A lot of the research and consulting work I do involves intensive statistical computing. I also dabble a bit in R development.

Statistical Computing

If I had to give myself an academic label, it would probably be “computational statistician”. A great deal of my work revolves around statistical computing. In my methodological research, I use Monte Carlo simulation as the primary tool by which to explore the performance of the methods I’m developing or evaluating. As these methods tend to be some flavor of multiple imputation—which is already computationally intensive—these simulations often place prohibitive demands on computing resources. Hence, I have become a serial abuser of high-performance computing (HPC) clusters such as the Lisa Compute Cluster. My eternal gratitude goes out to the folks at SURF who administer Lisa and many similar services and provide excellent support for their products.

Likewise, most of my collaborative work is computational. In my experience, substantive researchers don’t need statistical experts to help them run t-tests or simple linear models, but these simple methods are often inadequate. As my coauthors and I argue in this paper, plausible representations of modern social-scientific theories—and reasonable tests of the associated hypotheses—often require advanced modeling approaches such as structural equation modeling, multilevel modeling, conditional process analysis, or Bayesian modeling. Similarly, when working with messy real-world data, the asymptotic assumptions underlying simple, traditional statistical tools are often grossly violated. In such cases, computationally intensive methods like cross-validation or resampling methods (e.g., bootstrapping, permutation tests) are often required to support reasonable statistical modeling, inference, and prediction.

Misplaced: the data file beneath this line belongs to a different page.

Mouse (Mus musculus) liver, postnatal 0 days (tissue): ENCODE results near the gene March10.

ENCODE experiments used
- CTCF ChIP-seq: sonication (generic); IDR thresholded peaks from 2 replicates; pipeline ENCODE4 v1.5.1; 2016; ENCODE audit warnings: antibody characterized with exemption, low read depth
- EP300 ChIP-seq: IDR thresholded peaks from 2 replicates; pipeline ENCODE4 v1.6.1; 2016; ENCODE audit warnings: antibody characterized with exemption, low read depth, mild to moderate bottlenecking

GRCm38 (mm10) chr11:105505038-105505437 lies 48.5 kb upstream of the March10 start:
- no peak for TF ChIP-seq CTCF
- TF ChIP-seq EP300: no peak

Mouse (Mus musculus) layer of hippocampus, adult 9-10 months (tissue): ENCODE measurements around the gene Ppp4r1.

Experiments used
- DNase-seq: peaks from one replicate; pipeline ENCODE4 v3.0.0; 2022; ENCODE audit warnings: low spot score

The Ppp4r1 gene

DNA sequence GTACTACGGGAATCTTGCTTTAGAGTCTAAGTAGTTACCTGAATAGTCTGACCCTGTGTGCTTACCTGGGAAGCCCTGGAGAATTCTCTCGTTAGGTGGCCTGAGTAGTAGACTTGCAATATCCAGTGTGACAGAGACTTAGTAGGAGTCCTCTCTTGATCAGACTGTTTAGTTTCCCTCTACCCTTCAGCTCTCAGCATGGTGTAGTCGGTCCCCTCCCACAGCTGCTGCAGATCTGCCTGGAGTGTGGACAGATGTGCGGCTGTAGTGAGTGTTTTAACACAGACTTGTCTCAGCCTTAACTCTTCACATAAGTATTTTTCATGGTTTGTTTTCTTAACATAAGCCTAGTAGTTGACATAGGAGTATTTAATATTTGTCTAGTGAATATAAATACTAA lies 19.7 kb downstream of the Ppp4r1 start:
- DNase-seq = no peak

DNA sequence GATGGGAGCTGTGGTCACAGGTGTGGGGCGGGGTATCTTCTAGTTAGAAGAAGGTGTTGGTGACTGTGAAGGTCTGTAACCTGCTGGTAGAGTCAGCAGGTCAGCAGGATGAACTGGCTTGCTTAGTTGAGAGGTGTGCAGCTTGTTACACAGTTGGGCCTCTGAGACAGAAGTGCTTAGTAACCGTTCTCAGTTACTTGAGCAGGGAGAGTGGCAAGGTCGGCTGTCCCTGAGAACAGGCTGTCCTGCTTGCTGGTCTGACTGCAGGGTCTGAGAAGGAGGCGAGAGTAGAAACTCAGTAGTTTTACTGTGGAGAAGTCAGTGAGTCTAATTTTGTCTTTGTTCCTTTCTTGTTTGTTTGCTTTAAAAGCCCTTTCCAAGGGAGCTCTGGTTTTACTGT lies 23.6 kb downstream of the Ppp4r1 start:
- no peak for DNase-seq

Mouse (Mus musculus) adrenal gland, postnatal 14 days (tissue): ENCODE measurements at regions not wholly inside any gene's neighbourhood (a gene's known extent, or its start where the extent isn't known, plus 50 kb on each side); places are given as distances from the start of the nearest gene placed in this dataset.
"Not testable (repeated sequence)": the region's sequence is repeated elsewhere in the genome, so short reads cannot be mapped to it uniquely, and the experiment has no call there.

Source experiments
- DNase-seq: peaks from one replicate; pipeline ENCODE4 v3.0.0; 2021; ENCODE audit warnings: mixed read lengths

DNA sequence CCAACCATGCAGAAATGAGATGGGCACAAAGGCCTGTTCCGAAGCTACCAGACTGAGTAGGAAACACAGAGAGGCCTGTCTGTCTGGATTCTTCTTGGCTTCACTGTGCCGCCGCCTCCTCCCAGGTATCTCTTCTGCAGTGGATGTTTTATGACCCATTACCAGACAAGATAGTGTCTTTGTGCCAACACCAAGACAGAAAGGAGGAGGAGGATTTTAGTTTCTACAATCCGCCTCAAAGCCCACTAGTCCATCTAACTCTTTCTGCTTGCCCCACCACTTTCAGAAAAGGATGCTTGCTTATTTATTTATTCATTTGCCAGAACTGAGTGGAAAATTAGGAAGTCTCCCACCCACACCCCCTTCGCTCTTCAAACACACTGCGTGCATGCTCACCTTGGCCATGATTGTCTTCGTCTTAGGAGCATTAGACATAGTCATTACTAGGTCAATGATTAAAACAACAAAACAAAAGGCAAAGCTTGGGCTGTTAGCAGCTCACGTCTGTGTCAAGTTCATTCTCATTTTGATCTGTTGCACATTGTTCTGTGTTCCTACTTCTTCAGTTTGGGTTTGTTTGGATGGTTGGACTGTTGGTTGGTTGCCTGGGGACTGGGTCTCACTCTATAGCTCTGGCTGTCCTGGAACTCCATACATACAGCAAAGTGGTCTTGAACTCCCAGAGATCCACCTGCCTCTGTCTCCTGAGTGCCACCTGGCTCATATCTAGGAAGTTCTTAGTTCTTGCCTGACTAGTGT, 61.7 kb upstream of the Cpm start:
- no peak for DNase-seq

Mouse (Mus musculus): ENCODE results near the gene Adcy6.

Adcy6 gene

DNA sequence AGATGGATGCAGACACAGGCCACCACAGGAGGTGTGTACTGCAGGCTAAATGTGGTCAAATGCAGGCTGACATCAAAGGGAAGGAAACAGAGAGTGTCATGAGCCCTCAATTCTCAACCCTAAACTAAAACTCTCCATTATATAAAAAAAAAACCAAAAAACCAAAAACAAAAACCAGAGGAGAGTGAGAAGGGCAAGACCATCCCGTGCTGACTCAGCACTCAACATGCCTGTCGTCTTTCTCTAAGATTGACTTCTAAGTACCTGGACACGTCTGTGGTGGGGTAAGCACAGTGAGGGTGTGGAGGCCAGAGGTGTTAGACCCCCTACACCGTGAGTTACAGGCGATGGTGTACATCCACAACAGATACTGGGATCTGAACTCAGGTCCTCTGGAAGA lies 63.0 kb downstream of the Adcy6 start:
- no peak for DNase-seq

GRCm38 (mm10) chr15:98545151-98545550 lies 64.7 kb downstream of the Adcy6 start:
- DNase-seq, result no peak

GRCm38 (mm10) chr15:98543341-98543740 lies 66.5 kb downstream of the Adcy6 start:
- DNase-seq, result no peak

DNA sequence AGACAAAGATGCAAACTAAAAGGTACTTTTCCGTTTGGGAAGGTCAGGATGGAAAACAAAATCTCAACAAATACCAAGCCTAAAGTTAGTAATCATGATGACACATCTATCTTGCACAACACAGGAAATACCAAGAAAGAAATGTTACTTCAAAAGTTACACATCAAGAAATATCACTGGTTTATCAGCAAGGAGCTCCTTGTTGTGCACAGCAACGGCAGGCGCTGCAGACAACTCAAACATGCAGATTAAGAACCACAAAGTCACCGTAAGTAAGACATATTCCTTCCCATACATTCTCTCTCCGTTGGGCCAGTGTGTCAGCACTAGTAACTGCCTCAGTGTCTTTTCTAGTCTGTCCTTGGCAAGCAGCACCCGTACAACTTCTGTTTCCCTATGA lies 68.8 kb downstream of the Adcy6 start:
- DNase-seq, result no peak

As a natural consequence of spending so much of my time immersed in statistical computation, I also dabble in software development, particularly R package development. I created my first R package (MIBRR) after realizing that my life would be much easier if I packaged the code I was using to implement the imputation algorithm I was developing for my PhD project. During my postdoc at Texas Tech University, one of my primary tasks was developing the PcAux R package. After a few more people joined the PcAux project, I took on the role of development team lead.

I have also done a few non-statistical programming projects such as this utility that I developed for the Tilburg University Student Administration to merge the results from the online and on-campus versions of hybrid exams.

Pretty much all of my potentially interesting programming/development work lives on my GitHub page. If you would like to contribute to any of my projects, feel free to submit a pull request.